South Africa former President Nelson Mandela (right) meets with British scientist Professor Stephen Hawking in Johannesburg. Hawking has bet 100 dollars (70 euros) that a mega-experiment this week will not find an elusive particle seen as a holy grail of cosmic science, he said.
n the most complex scientific experiment ever undertaken, the Large Hadron Collider (LHC) will be switched on Wednesday, accelerating sub-atomic particles to nearly the speed of light before smashing them together.
"The LHC will increase the energy at which we can study particle interactions by a factor of four. According to present thinking, this should be enough to discover the Higgs particle," Hawking told BBC radio.
"I think it will be much more exciting if we don't find the Higgs. That will show something is wrong, and we need to think again. I have a bet of 100 dollars that we won't find the Higgs," added Hawking, whose books including "A Brief History of Time" have sought to popularise study of stellar physics.
On Wednesday the first protons will be injected into a 27-kilometre (16.9-mile) ring-shaped tunnel, straddling the Swiss-French border at the headquarters of the European Organisation for Nuclear Research (CERN).
Physicists have long puzzled over how particles acquire mass. In 1964, a British physicist, Peter Higgs, came up with this idea: there must exist a background field that would act rather like treacle.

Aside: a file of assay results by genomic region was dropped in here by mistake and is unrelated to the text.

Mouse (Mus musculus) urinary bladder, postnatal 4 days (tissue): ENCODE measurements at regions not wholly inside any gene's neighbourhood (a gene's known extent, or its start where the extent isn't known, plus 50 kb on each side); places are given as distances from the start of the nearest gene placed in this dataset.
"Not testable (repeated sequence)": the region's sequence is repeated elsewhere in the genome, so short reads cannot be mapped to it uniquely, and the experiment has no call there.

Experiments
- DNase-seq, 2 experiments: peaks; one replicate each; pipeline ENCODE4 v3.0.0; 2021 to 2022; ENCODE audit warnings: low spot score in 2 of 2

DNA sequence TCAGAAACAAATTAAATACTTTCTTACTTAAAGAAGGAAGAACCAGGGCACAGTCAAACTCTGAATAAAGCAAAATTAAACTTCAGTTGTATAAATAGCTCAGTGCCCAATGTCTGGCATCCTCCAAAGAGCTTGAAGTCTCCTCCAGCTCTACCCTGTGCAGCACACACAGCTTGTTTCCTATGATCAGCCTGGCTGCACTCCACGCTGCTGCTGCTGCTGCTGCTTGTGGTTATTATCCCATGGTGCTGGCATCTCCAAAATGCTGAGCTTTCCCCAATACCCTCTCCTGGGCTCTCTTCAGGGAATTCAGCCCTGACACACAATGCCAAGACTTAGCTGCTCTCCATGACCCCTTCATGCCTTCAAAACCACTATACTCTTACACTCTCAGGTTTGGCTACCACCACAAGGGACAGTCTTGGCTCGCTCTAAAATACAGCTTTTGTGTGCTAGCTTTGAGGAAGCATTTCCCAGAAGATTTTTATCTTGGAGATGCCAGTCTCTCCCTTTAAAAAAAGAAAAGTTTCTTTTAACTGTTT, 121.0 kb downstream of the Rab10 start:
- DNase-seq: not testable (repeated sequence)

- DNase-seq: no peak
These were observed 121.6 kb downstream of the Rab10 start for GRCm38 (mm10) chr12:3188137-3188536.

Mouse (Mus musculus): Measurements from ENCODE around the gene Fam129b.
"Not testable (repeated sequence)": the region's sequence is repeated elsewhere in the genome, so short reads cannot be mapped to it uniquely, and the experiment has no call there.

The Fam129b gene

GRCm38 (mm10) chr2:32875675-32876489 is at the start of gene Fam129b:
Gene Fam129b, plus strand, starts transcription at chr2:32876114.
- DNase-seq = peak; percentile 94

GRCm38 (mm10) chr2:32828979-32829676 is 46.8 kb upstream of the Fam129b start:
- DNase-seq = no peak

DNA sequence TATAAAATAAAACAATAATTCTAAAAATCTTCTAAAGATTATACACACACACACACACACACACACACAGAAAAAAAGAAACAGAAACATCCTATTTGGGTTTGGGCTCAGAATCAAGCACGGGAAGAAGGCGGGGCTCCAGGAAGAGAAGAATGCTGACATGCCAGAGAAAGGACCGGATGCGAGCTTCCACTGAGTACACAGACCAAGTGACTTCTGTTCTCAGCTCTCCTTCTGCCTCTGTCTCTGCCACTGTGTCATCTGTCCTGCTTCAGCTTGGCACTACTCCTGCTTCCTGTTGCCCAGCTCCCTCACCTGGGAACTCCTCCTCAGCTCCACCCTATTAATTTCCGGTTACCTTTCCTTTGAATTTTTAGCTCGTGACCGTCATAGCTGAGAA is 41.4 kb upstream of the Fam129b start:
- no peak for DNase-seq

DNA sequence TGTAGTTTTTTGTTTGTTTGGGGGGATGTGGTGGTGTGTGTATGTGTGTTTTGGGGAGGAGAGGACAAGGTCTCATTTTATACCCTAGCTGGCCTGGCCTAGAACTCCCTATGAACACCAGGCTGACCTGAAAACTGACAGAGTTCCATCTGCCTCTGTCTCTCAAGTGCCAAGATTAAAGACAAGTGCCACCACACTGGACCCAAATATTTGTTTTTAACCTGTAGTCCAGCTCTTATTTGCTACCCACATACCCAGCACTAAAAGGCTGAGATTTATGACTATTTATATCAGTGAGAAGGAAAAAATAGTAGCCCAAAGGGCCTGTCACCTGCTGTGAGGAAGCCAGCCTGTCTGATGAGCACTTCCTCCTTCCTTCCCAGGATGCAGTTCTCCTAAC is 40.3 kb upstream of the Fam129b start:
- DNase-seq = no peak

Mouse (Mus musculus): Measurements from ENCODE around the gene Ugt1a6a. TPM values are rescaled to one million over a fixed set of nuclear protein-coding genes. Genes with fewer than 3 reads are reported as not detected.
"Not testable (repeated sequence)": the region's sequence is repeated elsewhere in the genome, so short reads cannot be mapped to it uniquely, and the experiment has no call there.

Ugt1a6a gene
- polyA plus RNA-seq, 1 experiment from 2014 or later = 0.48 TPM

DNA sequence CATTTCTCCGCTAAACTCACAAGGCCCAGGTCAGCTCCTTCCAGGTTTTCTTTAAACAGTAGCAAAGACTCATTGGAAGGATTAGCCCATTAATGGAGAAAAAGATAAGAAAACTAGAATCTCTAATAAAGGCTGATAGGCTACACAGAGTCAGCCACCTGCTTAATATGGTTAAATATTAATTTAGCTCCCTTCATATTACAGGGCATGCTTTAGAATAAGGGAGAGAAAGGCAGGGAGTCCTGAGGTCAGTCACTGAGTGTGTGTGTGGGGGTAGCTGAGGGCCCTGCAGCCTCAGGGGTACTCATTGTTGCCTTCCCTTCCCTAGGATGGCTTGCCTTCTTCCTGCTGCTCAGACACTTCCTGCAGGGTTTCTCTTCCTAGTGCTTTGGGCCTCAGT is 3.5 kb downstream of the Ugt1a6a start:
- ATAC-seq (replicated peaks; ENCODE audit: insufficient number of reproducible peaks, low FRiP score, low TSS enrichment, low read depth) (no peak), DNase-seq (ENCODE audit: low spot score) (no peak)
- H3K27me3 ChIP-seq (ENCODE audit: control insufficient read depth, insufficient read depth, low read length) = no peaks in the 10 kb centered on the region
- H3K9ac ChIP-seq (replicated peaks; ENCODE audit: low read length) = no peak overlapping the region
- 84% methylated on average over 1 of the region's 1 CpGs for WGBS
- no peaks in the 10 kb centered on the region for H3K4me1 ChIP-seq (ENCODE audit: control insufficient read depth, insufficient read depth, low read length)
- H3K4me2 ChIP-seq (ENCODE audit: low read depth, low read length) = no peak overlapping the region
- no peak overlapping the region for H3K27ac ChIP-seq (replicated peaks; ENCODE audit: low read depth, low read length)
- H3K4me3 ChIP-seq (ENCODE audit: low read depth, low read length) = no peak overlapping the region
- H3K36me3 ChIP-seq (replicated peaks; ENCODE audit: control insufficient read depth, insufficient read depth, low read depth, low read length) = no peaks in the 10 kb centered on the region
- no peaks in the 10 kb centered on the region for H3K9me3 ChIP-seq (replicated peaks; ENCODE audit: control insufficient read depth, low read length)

Some scientists were however more optimistic.
Hubert Reeves, the French astrophysician, told the Swiss daily Le Matin that the invention could bring "unexpected results" that would change the world of particle physics forever.
"It's a really impressive tool. It can go as deep underground as the length of a cathedral," he said.
Particles passing through it would acquire mass by being dragged through a mediator, which theoreticians dubbed the Higgs Boson.
The standard quip about the Higgs is that it is the "God Particle" -- it is everywhere but remains frustratingly elusive.
While questioning the likelihood of finding Higgs Bosons, Hawking said the experiment could discover superpartners, particles that would be "supersymmetric partners" to particles already known about.
"Their existence would be a key confirmation of string theory, and they could make up the mysterious dark matter that holds galaxies together," he told the BBC.
"Whatever the LHC finds, or fails to find, the results will tell us a lot about the structure of the universe," he added.
Hawking, the 66-year-old Lucasian Professor of Mathematics at Cambridge University, was diagnosed with the muscle-wasting motor neuron disease at the age of 22.
He is in a wheelchair and speaks with the aid of a computer and voice synthesiser.